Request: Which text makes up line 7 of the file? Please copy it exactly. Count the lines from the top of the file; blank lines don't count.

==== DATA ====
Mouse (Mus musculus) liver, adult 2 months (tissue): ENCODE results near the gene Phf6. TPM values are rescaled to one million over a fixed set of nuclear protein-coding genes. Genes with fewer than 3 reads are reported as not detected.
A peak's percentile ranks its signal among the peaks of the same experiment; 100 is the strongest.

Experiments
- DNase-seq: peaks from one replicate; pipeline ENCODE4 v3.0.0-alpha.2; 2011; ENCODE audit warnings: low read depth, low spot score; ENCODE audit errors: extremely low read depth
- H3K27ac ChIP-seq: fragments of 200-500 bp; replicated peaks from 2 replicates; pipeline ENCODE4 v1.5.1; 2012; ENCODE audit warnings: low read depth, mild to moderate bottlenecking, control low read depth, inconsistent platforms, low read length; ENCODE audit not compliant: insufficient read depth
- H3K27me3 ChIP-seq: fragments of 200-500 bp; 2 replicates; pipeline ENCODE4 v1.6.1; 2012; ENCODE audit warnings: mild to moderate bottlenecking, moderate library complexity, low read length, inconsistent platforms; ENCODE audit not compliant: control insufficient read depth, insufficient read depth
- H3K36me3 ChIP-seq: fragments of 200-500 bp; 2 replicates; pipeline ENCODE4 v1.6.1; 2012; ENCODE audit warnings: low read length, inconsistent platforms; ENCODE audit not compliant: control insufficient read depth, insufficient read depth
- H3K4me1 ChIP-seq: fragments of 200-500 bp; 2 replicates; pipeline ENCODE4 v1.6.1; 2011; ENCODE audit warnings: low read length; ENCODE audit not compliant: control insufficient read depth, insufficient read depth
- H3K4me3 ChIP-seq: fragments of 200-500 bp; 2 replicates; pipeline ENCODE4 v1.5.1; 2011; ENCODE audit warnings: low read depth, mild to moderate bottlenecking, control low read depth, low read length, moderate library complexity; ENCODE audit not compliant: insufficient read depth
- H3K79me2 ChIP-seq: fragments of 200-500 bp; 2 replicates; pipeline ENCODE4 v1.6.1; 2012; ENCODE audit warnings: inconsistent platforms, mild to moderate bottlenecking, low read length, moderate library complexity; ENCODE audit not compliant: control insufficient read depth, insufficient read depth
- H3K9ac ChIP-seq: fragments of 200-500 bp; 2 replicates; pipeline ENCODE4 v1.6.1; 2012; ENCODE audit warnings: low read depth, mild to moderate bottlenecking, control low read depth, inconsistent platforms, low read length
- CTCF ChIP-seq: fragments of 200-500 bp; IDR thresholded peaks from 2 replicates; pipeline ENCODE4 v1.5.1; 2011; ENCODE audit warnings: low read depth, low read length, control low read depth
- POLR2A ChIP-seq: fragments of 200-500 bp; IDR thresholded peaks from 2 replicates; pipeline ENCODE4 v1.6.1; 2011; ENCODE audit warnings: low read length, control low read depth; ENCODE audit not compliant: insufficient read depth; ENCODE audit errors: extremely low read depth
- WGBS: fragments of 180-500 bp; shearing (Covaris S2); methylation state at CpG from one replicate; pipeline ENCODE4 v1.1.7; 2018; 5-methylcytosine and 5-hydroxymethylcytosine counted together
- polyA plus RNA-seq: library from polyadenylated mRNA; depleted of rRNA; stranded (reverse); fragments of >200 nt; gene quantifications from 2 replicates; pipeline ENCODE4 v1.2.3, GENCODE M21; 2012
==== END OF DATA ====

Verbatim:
- H3K36me3 ChIP-seq: fragments of 200-500 bp; 2 replicates; pipeline ENCODE4 v1.6.1; 2012; ENCODE audit warnings: low read length, inconsistent platforms; ENCODE audit not compliant: control insufficient read depth, insufficient read depth